Tucson Jail Blockaded During “Evict ICE” March

Report from anarchists in Tucson on a recent march and blockade of an ICE building.

On Saturday, August 25th a group of over 100 people gathered in a park a few blocks away from the local jail in Tucson, Arizona, occupied Tohono O’odham land, in response to a call for a march to “evict ICE” from the Pima County Jail.

After a free meal from Food Not Bombs, the crowd took to the street, eventually marching onto busy Mission Road and blocking traffic. In front of the main entrance to the jail, the crowd split into two groups and moved to block both access roads to the jail employee parking lots. Thanks to some dedicated research and scouting, we knew the jail’s shift change occurs daily at 3 p.m., and the timing for the march was planned accordingly—by 2:45, all routes in and out of the corrections officer parking lot were blocked. The crowds held down these access roads for over an hour and half, thoroughly interfering with the normal operation of the jail.

Corrections officers trying to go home after the shift were trapped inside (except for a few who jumped a curb at high speed with their cars dangerously close to some demonstrators), and those arriving to start work had to be redirected a number of different times by Tucson Police, eventually parking in a neighborhood across a busy road from the jail and being forced to walk into work.

At around 4:30, the crowd gathered in the middle of the street in front of the jail to hear speakers explain the connections between settler-colonialism and ICE, share personal stories of how collaboration between local law enforcement and Border Patrol has ripped apart families here in Tucson, and decry the racialized violence of incarceration. The events of the day ended with a tired but triumphant return march to the park.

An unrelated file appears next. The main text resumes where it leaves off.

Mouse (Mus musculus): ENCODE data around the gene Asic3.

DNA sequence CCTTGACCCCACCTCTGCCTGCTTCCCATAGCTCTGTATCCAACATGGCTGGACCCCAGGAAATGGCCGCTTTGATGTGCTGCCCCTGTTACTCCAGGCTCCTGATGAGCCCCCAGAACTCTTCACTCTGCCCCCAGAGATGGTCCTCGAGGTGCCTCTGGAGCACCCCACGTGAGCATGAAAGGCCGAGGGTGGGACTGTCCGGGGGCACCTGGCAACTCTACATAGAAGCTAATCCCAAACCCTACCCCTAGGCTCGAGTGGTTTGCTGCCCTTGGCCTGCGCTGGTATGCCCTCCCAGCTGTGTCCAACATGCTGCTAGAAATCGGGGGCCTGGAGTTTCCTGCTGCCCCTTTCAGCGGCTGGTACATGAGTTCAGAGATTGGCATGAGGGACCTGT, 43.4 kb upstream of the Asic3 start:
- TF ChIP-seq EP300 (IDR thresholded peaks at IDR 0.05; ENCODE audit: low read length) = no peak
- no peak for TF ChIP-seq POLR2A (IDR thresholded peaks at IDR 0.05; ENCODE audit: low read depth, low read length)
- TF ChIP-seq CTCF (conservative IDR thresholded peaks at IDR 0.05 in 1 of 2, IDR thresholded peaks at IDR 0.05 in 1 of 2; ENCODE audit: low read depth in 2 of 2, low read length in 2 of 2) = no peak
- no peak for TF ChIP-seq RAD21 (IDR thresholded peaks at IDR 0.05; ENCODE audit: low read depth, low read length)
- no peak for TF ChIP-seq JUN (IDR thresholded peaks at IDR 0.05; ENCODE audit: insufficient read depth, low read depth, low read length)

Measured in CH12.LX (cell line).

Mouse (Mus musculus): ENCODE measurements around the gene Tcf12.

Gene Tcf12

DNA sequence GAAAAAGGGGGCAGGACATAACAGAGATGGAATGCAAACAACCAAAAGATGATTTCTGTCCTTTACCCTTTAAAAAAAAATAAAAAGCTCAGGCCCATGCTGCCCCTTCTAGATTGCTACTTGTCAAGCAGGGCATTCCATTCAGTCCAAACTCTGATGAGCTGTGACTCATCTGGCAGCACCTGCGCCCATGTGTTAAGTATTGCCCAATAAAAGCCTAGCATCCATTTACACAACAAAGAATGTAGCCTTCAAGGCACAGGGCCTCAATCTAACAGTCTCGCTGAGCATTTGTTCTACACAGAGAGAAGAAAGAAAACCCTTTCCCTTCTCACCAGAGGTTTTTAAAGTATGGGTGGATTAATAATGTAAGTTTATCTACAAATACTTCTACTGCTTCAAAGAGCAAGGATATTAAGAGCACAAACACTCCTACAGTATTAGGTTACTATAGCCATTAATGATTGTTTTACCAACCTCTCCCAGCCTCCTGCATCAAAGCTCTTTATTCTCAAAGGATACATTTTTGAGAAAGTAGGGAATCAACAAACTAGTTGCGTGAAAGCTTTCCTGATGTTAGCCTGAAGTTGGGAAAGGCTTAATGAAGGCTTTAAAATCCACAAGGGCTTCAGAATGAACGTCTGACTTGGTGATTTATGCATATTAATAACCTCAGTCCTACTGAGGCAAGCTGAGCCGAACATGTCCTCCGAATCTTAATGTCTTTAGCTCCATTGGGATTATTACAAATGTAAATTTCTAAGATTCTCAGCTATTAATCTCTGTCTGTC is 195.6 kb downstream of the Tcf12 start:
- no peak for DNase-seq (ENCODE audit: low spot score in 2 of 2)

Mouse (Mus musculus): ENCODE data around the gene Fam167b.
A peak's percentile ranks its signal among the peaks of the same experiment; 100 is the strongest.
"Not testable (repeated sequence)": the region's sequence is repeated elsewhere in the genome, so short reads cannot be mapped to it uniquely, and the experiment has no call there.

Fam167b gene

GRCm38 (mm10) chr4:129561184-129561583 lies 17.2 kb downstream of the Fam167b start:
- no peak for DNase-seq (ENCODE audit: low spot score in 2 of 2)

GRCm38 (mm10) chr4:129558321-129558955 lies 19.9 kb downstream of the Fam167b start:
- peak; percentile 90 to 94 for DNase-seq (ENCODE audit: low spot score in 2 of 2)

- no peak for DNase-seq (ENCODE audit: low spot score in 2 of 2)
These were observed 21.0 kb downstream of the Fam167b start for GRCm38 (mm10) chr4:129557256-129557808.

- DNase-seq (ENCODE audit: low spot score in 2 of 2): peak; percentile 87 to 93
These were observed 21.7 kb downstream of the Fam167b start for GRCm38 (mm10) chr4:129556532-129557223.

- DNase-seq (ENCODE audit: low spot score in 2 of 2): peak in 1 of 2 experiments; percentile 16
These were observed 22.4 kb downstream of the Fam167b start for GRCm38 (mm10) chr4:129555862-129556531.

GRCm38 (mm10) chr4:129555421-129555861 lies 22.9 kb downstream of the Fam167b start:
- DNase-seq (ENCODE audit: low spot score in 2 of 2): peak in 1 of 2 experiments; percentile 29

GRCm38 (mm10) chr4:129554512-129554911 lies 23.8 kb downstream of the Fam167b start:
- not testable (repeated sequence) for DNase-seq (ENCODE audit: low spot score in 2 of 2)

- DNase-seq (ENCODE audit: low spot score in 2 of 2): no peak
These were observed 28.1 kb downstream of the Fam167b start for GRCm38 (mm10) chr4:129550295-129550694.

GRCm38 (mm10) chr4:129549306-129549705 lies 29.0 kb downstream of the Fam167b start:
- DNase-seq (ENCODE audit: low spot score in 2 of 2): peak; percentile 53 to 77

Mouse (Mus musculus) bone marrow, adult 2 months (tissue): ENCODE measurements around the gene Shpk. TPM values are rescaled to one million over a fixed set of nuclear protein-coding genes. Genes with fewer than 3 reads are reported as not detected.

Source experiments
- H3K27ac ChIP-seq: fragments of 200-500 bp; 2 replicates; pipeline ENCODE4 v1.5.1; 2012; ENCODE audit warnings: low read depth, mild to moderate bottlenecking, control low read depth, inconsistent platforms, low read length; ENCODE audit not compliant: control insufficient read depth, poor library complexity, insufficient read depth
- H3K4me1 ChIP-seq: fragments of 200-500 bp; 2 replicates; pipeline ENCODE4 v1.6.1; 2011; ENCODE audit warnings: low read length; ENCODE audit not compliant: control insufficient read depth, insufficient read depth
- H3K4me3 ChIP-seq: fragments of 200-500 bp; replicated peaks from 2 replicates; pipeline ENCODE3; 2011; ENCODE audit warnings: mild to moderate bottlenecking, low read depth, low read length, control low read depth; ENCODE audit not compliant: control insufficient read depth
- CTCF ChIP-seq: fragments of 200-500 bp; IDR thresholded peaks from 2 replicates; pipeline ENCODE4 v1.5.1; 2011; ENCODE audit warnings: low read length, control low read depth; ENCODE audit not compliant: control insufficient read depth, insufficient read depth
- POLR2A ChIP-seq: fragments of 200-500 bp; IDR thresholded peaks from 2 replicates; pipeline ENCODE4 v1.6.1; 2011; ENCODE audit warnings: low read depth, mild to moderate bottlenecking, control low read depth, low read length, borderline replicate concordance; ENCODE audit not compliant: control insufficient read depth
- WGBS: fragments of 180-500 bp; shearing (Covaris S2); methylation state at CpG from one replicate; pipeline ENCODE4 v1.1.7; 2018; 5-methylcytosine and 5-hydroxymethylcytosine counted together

Things that went well:

The police showed up at the park before the march got underway and spent half an hour asking around to speak with an “event organizer.” In the past, this has been an effective tactic by the local cops to find a person they can put pressure on to control marches when they’ve gotten rowdy. On Saturday, everyone just ignored their questions, and eventually they left the park.

The timing was great and we definitely thoroughly disrupted the jail’s change of shift. The crowd was also very adaptive, so when folks noticed that Tucson Police were directing incoming guards into the visitation parking lot, people set up a soft blockade there as well: cars visiting their families could come in, jail employees could fuck off.

Things that could have gone better:

Midway through the march, some folks attempted a banner hang by throwing weighted ropes over a traffic light, but unfortunately the ropes got tangled together at the top, and it wasn’t possible to hoist the banner. It was really exciting to see this sort of clandestinely planned escalation mid-march, but it was a shame the banner didn’t end up on the traffic light.